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The best policy is to use strategy, influence, and the trend of events to cause the adversary to submit willingly.
-- Sun Tsu, The Art of War


I trade a lot of options relative to my other trading, especially when I want to invest in a company instead of trading the stock of the company. I normally sell, or "write" options, instead of buying them.

Writing an option instead of trading the stock lowers my risk while at the same time providing some of the same benefits of being an insurance company. I get to collect a premium and unless something happens I get to keep all or some said premium. Most people, especially retail traders, think of options as something they buy and hope the price moves in their direction so they can make money. Most options are sold by market makers and other large players. Sellers of options are betting that either the price direction will go in their favor or if not, it will not move against them faster than the time premium decays.

I am working on a multi-part article that goes into the details of trading options and how to avoid the plethora of landmines and obstacles designed to separate you from your money. While working on the article I traded a stock known as China MediaExpress Holdings (OTCPK:CCME) during the recent massive sell-off (I also traded CCME options when the price spiked right before the fall). I realized that the sell-off was so extreme, that the option premium would be increasing because of the risk involved with writing the contracts combined with the increased demand of buyers wanting to either use options to be short CCME or to protect themselves from further losses of stock they already owned and did not want to sell.

This article is about one type of option strategy and is not a primer on buying or selling options. I will go over how one can profit from a large movement in the price of a stock and at the same time have a lower risk than trading the stock outright. In this example we will be exploring one strategy, shorting CCME puts instead of buying stock.

The difference between the price of a stock and the strike price determines if the option is in the money or out of the money. Taking in account for this difference which can and often is a negative number and adding in the current option price you have what is known as the risk premium or implied volatility (IV), In the case of CCME on Thursday the IV shot to what I consider to be sky high and went over 200%, which I find rare in highly liquid stocks. I did not see as high an IV with BP during some of the crazy days it had last year. Because of this high IV, I covered the stock I bought in CCME and started to short put options on CCME. First with the Feb 13th options and then as the price moved down I moved to the Feb 11s. For the sake of keeping the math simple, I am going to use round numbers. So that it can be done without a calculator but still maintaining the concept.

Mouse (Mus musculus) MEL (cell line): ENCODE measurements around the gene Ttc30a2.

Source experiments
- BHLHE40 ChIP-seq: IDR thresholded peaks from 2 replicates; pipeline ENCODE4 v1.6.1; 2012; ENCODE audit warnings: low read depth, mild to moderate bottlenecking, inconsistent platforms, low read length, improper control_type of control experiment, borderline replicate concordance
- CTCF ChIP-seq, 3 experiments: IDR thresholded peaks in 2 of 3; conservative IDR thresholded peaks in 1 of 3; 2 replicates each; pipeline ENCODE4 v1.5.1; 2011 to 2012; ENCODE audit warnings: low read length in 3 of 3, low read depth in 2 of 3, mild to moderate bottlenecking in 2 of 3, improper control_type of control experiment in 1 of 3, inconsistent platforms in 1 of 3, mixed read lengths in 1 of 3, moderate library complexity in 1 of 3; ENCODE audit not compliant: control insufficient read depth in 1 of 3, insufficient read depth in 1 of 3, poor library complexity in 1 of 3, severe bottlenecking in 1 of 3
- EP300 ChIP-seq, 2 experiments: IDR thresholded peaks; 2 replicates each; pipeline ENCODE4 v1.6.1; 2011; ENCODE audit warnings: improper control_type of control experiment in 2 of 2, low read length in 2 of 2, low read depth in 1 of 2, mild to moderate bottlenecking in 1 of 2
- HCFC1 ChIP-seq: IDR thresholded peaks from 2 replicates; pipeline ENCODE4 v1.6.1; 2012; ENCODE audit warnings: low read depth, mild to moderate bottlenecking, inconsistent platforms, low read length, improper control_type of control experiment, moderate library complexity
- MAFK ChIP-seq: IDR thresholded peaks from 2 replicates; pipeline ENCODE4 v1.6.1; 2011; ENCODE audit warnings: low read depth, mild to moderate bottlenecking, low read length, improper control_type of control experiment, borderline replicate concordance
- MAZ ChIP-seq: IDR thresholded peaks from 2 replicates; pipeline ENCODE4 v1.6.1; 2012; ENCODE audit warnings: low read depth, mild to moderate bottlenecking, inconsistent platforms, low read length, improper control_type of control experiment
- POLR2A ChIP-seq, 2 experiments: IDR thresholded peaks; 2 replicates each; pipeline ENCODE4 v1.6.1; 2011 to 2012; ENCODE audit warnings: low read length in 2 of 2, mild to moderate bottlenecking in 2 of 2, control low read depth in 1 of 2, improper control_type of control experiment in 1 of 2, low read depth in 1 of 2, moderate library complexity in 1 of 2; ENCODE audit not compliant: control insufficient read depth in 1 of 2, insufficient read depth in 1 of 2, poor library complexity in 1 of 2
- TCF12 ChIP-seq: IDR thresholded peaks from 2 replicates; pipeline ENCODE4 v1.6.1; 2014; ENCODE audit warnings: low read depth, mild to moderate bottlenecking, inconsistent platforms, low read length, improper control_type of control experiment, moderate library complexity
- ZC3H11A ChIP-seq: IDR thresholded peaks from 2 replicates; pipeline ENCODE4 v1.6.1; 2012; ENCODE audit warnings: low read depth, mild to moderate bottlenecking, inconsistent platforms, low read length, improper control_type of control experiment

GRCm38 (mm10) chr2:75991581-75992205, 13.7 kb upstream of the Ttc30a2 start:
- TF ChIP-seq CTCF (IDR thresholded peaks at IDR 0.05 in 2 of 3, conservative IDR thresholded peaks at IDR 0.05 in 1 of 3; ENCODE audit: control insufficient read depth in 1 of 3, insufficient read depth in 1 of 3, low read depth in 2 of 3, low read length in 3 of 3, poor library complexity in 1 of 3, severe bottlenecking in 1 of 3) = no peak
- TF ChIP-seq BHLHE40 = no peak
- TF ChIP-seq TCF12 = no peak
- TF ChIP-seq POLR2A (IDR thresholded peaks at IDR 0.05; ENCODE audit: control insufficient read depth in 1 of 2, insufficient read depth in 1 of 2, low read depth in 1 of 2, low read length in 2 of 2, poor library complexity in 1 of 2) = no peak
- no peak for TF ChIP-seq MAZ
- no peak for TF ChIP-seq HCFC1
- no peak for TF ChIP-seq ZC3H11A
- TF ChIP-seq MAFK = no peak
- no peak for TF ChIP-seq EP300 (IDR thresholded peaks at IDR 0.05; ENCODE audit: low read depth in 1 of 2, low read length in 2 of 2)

At the same time that the CCME stock price was around $13 a share the Feb 13 put options where trading around $2 each. That means that CCME had to close below $11 on the third Friday in February for me to lose money ($13 strike price less the premium received of $2). At the same time, if I hold on until the third Friday in February and the price of CCME is above $13 per share I get to keep the entire premium of $2 per share (a gain of about 15% over two weeks less commissions). If the price closes somewhere between $11 and $13 then I gain a relative profit depending on the closing price. Money can also be made (or lost) sooner than the expiration date by closing out the transaction early.

The important point is that if I am going to buy the stock anyway (which I was already trading) I may be able to short put options and make as much money as I would have by buying the stock and have a lower risk doing so.

The setup is very critical when using options. When I trade options I have a list of items I need to be in place to have a successful trade. With CCME I had all the needed items for my setup in various degrees.

  • CCME was in a crazy high volume free fall ( Check – CCME was down over 30% for the day)
  • CCME had enough option trading liquidity that I would be able to trade as many options as I wanted and I expected that to continue. (Check – somewhat weak check here. The bid/ask spread was wide so I knew I would have to be able to sell at the offer and buy at the bid if it was going to work. All sales to sell the puts were done at the offer or near the current offer)
  • CCME’s IV was high enough, that if I was wrong I would still be able to get out at or near break even by holding a few days. (Check - The high volume price free fall sent the IV through the roof)